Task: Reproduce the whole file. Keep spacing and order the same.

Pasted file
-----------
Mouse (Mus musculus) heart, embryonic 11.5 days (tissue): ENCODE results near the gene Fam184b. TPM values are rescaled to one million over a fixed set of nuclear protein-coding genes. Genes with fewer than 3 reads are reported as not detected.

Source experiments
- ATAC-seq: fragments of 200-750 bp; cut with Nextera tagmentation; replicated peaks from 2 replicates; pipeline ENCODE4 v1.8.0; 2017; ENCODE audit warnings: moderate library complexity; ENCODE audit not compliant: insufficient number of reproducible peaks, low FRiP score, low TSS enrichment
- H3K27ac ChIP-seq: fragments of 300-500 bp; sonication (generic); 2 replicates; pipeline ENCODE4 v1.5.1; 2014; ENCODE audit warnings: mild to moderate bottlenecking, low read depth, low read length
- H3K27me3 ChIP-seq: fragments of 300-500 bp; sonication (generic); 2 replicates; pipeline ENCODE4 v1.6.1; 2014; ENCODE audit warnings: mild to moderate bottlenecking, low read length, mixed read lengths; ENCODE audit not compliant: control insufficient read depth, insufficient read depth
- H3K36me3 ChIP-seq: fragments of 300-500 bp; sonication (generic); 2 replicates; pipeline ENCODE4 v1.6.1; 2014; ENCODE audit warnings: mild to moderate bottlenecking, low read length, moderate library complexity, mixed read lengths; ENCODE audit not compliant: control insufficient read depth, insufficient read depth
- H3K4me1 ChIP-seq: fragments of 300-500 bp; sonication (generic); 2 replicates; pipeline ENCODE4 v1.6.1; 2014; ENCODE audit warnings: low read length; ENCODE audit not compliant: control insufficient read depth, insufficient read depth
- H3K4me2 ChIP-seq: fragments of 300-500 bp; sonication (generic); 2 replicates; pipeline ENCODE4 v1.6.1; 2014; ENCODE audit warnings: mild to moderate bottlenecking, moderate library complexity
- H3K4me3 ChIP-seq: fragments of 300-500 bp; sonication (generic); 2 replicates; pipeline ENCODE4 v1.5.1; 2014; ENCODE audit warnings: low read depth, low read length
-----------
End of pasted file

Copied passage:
Mouse (Mus musculus) heart, embryonic 11.5 days (tissue): ENCODE results near the gene Fam184b. TPM values are rescaled to one million over a fixed set of nuclear protein-coding genes. Genes with fewer than 3 reads are reported as not detected.

Source experiments
- ATAC-seq: fragments of 200-750 bp; cut with Nextera tagmentation; replicated peaks from 2 replicates; pipeline ENCODE4 v1.8.0; 2017; ENCODE audit warnings: moderate library complexity; ENCODE audit not compliant: insufficient number of reproducible peaks, low FRiP score, low TSS enrichment
- H3K27ac ChIP-seq: fragments of 300-500 bp; sonication (generic); 2 replicates; pipeline ENCODE4 v1.5.1; 2014; ENCODE audit warnings: mild to moderate bottlenecking, low read depth, low read length
- H3K27me3 ChIP-seq: fragments of 300-500 bp; sonication (generic); 2 replicates; pipeline ENCODE4 v1.6.1; 2014; ENCODE audit warnings: mild to moderate bottlenecking, low read length, mixed read lengths; ENCODE audit not compliant: control insufficient read depth, insufficient read depth
- H3K36me3 ChIP-seq: fragments of 300-500 bp; sonication (generic); 2 replicates; pipeline ENCODE4 v1.6.1; 2014; ENCODE audit warnings: mild to moderate bottlenecking, low read length, moderate library complexity, mixed read lengths; ENCODE audit not compliant: control insufficient read depth, insufficient read depth
- H3K4me1 ChIP-seq: fragments of 300-500 bp; sonication (generic); 2 replicates; pipeline ENCODE4 v1.6.1; 2014; ENCODE audit warnings: low read length; ENCODE audit not compliant: control insufficient read depth, insufficient read depth
- H3K4me2 ChIP-seq: fragments of 300-500 bp; sonication (generic); 2 replicates; pipeline ENCODE4 v1.6.1; 2014; ENCODE audit warnings: mild to moderate bottlenecking, moderate library complexity
- H3K4me3 ChIP-seq: fragments of 300-500 bp; sonication (generic); 2 replicates; pipeline ENCODE4 v1.5.1; 2014; ENCODE audit warnings: low read depth, low read length